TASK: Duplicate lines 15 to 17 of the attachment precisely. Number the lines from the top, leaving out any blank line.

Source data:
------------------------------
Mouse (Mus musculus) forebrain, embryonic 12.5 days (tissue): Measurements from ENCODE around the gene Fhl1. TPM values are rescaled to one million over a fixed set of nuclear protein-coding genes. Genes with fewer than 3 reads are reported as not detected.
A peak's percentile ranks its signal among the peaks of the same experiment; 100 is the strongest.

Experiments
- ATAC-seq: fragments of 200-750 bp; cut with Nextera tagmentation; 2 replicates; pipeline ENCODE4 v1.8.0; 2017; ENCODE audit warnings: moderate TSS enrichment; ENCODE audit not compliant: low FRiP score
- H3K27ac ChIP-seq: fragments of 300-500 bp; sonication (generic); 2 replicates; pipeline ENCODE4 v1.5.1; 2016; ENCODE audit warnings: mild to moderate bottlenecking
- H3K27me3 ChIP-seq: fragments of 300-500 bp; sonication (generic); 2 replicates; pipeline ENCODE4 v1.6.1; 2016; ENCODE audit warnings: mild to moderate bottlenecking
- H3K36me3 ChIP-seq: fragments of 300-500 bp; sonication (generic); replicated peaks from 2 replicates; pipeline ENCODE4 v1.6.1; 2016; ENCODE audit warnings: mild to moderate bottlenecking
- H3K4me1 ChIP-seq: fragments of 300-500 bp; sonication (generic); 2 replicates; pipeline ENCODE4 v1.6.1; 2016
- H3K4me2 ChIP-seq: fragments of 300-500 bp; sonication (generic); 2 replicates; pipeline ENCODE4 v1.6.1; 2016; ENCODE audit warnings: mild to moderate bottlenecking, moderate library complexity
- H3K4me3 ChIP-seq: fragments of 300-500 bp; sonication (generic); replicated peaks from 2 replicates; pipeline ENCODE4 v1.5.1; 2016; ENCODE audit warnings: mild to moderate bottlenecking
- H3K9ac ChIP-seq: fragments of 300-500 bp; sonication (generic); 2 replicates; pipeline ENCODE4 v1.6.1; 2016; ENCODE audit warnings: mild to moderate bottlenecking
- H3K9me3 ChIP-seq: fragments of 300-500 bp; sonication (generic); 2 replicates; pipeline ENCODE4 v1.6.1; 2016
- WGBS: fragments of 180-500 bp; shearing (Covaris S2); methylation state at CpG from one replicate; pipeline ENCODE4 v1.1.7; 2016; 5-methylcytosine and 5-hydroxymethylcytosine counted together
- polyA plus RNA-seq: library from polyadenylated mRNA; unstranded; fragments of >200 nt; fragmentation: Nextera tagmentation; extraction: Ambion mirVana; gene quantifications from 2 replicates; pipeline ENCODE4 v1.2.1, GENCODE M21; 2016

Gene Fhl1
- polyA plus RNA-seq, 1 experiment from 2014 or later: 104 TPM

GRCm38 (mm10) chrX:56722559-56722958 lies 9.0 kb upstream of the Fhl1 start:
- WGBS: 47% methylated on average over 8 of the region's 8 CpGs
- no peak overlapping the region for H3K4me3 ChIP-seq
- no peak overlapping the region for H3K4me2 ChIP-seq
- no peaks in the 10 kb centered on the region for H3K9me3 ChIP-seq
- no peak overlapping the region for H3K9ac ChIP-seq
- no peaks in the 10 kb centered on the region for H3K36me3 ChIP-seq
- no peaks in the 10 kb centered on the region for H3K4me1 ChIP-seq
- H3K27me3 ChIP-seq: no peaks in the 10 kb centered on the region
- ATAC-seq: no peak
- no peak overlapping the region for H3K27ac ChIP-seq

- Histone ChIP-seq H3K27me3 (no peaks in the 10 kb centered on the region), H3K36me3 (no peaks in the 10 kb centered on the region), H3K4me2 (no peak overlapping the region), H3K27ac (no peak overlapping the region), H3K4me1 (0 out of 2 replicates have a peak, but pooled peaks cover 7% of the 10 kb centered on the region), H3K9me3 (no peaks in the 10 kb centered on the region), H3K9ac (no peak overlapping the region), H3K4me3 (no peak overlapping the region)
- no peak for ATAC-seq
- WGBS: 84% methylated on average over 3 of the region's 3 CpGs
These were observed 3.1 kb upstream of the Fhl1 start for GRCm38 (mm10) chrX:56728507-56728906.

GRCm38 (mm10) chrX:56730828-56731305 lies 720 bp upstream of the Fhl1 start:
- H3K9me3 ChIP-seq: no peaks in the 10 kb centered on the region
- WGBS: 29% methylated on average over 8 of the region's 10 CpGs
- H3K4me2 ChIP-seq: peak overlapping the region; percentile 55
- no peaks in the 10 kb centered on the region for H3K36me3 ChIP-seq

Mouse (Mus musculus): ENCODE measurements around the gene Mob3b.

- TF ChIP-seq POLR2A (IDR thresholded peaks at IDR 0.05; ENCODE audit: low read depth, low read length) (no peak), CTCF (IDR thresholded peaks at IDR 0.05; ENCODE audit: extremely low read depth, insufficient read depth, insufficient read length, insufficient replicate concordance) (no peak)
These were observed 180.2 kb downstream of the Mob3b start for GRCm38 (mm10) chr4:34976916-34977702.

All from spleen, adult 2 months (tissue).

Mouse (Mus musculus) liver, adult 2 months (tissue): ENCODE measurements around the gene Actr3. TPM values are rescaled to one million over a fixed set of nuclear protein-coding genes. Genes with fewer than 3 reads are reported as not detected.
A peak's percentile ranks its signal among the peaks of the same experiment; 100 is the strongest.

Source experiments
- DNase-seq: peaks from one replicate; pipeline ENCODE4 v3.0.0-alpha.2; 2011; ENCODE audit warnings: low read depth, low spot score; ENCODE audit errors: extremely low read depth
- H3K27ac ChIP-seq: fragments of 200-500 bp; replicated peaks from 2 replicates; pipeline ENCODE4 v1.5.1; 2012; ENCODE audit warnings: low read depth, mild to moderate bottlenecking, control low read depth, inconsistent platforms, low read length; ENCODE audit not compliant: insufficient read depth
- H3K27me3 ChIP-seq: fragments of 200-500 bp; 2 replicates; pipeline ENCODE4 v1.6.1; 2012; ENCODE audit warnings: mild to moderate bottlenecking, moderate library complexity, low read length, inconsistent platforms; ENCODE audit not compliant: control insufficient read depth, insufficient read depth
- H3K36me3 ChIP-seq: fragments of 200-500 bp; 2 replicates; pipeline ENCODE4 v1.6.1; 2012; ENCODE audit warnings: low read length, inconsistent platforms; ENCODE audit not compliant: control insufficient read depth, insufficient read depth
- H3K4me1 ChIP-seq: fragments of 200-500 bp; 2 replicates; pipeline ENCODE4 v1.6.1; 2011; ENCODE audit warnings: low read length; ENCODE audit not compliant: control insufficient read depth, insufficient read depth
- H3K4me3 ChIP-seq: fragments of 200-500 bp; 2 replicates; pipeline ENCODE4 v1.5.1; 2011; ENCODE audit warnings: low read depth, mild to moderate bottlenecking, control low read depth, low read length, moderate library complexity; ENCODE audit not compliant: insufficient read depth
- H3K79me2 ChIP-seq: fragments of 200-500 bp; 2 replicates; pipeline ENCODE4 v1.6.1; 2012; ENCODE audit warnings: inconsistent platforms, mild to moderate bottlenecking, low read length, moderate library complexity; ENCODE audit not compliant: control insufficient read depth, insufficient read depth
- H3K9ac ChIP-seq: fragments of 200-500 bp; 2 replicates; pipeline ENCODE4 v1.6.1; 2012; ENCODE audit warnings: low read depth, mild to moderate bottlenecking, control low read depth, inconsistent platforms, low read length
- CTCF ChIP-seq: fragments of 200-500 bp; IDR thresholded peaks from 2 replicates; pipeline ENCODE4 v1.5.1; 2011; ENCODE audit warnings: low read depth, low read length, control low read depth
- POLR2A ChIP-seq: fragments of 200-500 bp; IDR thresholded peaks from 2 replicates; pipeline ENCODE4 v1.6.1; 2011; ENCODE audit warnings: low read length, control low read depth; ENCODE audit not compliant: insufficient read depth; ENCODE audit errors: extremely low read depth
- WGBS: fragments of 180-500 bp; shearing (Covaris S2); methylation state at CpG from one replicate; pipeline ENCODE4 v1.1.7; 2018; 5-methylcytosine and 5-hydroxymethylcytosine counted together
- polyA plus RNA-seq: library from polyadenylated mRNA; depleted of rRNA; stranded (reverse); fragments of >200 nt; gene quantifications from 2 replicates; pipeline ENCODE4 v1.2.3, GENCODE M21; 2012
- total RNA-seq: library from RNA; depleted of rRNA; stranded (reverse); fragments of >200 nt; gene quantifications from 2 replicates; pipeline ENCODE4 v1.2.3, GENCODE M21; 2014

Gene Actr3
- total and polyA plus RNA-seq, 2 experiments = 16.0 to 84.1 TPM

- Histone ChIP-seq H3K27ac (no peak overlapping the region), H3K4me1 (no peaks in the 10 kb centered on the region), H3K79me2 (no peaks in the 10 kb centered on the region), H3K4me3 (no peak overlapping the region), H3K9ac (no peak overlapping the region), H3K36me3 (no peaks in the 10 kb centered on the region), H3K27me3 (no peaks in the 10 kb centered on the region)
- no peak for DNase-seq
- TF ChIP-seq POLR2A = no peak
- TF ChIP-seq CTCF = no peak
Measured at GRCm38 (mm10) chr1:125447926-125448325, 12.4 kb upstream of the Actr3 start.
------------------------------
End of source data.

Gene Fhl1
- polyA plus RNA-seq, 1 experiment from 2014 or later: 104 TPM

GRCm38 (mm10) chrX:56722559-56722958 lies 9.0 kb upstream of the Fhl1 start: